Nutritionist and author Paula Mee sounds a cautionary note about the extent of the health benefits of chocolate but says we shouldn’t feel guilty about enjoying the dark or milk variety as an occasional treat.
In the midst of the current public health emergency, she advises against comfort or emotional eating but says the current restrictions provide an opportunity to become more conscious or mindful of what we eat.
“We need to get the right components from our diet to produce antibodies, which are part of our immune system and can fight infections like Covid-19. So it’s important we stick with a well-balanced and varied diet rather than focussing on any one particular food or type of food,” Paula says.
As to the apparent virtues of chocolate, she says dark chocolate does have a better profile and can be enjoyed in small amounts and within moderation.
“There are no guidelines or recommendations on chocolate intake. It’s not an essential food. It’s something to have as an occasional treat once or twice a week,” Paula says.
“The profile of dark chocolate may be better because there is more cocoa and more flavanols and polyphenols, which are antioxidants, but you’d have to eat an awful lot of it to get the physiological benefits from those nutrients,” she says.
Our focus, she says, should be on what we choose to eat and how much we consume rather than on any one particular food.
We can fully enjoy some chocolate and not feel any guilt but it’s all about consuming it in moderation and keeping it as an occasional treat.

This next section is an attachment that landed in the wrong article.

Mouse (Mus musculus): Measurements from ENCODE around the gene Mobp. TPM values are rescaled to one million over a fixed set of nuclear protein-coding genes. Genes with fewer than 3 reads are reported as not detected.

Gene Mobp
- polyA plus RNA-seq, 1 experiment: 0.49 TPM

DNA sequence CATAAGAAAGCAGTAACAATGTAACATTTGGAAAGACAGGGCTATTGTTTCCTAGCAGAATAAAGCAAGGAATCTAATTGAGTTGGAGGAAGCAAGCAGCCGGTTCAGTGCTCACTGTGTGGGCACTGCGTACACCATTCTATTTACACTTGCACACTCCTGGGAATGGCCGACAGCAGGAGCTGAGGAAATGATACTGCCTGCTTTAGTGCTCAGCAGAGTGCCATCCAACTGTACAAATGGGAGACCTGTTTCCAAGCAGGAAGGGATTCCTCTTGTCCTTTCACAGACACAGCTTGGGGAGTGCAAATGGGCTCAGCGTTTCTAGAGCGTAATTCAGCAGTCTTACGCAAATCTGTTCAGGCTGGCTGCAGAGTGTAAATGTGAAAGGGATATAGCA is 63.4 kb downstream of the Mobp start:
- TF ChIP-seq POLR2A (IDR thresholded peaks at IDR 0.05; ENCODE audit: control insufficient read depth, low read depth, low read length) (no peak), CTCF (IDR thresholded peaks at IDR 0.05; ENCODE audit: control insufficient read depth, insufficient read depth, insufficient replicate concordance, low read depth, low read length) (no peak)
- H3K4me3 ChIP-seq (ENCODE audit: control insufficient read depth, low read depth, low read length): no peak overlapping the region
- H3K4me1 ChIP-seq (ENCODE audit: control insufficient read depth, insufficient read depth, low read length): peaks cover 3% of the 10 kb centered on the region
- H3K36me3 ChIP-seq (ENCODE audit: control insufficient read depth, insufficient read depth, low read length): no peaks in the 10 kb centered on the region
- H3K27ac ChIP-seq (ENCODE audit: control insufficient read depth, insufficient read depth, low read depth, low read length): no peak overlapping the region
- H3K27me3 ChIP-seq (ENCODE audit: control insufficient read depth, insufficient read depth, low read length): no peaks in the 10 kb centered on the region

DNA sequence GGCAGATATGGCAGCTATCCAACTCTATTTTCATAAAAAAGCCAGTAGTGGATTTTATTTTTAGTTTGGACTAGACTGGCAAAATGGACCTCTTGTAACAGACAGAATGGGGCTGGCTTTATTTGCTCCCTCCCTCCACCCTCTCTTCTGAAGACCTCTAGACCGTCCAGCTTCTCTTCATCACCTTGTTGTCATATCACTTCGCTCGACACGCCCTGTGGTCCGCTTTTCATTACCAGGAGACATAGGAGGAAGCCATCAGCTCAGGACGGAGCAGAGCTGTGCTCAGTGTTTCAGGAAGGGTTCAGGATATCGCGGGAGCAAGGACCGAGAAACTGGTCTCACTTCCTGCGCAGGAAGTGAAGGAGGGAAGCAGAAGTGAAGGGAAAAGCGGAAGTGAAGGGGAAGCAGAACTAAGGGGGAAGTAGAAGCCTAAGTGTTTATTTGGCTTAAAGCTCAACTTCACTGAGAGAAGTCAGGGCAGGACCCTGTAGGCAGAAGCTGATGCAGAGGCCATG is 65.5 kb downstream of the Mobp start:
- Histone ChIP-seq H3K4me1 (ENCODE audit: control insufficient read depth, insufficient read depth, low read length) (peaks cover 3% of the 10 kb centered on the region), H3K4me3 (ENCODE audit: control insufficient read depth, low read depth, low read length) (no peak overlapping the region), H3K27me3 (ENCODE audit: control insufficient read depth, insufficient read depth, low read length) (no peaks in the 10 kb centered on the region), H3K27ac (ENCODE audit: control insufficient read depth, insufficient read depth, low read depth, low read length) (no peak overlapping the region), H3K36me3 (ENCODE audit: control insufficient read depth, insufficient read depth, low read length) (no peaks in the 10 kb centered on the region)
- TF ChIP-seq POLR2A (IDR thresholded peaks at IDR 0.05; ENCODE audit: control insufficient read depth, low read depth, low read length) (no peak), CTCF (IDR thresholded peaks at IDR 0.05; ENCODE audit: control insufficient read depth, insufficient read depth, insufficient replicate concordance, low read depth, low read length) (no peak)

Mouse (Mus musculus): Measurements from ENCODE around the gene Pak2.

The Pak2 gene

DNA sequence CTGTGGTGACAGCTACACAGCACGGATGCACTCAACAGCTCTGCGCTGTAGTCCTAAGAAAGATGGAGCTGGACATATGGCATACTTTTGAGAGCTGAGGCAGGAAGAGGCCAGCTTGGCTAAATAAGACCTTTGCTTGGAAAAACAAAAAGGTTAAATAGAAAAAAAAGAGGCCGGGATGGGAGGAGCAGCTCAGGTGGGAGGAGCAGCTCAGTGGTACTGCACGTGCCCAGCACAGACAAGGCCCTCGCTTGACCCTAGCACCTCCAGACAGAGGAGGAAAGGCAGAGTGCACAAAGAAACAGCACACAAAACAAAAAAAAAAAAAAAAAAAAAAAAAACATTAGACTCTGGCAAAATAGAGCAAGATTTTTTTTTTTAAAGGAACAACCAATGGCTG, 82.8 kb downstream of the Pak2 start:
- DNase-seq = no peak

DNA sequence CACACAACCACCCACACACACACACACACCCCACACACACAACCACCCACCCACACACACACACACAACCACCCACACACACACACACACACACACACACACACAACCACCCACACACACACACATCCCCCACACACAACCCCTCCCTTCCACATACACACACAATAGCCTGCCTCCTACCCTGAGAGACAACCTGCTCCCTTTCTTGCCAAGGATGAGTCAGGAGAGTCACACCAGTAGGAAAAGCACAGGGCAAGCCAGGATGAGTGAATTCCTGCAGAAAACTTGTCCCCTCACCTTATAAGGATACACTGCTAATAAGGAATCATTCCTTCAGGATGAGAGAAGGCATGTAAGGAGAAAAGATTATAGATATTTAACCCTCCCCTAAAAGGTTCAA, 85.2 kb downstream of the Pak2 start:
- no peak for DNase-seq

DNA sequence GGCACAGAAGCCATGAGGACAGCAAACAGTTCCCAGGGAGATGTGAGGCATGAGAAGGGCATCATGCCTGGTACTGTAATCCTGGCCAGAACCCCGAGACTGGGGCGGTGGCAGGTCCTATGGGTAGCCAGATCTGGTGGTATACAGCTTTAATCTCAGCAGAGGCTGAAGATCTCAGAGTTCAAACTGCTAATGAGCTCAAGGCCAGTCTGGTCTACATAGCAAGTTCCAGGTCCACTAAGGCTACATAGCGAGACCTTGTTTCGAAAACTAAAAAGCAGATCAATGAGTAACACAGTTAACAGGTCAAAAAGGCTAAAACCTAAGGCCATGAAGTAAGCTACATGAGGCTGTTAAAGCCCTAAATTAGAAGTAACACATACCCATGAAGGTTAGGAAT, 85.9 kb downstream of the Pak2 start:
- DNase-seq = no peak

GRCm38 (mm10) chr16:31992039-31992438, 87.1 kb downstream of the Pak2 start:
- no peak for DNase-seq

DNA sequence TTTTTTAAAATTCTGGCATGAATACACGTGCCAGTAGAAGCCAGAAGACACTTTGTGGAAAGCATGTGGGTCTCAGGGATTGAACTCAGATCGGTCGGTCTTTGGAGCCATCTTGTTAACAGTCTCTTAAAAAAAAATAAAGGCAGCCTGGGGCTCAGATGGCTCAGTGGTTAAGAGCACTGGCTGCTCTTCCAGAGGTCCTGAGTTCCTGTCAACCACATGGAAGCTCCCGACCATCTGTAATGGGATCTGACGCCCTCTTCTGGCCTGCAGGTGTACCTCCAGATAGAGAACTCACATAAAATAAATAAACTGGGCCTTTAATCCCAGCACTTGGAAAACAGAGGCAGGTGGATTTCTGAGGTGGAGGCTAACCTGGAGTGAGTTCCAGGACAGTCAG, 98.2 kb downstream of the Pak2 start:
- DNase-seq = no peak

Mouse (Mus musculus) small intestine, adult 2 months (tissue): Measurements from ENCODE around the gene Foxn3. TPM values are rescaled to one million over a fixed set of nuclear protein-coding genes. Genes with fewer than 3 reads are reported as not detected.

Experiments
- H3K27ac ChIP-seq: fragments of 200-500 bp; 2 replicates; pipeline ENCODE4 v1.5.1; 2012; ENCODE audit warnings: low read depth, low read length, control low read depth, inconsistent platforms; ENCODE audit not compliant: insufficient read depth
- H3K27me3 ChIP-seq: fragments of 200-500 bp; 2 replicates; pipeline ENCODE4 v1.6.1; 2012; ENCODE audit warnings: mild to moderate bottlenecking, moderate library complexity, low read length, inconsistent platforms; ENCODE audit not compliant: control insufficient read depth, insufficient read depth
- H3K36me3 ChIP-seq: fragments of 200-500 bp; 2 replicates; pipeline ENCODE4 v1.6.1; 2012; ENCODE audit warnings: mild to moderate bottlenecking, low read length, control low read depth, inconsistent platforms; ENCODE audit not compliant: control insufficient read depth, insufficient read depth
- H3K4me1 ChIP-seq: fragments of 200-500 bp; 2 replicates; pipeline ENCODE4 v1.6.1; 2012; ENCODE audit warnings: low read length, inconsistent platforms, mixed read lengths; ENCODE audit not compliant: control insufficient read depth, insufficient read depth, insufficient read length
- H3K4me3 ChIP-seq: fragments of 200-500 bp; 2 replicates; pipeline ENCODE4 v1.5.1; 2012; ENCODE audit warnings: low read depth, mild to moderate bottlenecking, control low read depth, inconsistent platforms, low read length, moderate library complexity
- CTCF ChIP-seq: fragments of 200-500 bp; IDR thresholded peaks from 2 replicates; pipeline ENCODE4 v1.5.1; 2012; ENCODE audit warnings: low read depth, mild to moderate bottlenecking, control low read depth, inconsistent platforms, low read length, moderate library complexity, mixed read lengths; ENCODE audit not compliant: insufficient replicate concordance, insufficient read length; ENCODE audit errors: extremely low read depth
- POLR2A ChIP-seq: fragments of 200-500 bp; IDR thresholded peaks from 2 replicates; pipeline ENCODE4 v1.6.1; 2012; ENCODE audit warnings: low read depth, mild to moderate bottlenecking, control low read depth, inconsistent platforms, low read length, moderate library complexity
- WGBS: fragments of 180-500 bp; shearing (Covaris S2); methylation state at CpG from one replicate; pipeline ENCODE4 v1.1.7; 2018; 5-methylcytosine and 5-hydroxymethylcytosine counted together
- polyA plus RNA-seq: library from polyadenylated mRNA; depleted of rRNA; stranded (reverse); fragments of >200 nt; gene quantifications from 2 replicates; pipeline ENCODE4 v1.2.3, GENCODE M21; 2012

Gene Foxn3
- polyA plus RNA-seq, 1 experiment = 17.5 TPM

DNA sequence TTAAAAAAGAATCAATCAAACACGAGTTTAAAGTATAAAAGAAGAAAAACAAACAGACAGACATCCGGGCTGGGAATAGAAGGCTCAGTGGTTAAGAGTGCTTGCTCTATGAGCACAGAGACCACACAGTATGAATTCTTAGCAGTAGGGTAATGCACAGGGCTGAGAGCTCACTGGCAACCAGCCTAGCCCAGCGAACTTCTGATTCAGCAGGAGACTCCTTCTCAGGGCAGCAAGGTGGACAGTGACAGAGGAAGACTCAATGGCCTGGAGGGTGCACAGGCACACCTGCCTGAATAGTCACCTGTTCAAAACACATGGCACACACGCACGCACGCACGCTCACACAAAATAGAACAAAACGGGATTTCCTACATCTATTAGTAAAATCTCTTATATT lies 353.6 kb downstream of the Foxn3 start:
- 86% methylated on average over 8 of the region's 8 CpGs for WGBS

“Be conscious about your food decisions. If you intend to eat something like chocolate you should fully enjoy it without any guilt but make it a conscious decision,” she says. “If you’re going to have some chocolate make sure you’re going to have all of the other foods required to maintain a balanced and healthy diet, such as the fruit and vegetables,” she says.
As the Covid-19 lockdown continues and will make this an Easter like no other, Paula says that many people are taking the opportunity to get creative in the kitchen or finding new ways to keep fit.
“People are cooking more and are using this time well to focus on food and exercise and that’s a positive thing,” Paula says.
“We can’t eat our way out of this but it is an opportunity to look at how we’re living, to look at what we’re eating, and to enjoy the treats occasionally but make sure we’re ticking all the nutritional boxes for our health,” she says.
In the event you have too much chocolate this Easter don’t worry, the good news is that it has a good shelf life and will keep for future treats in the weeks ahead.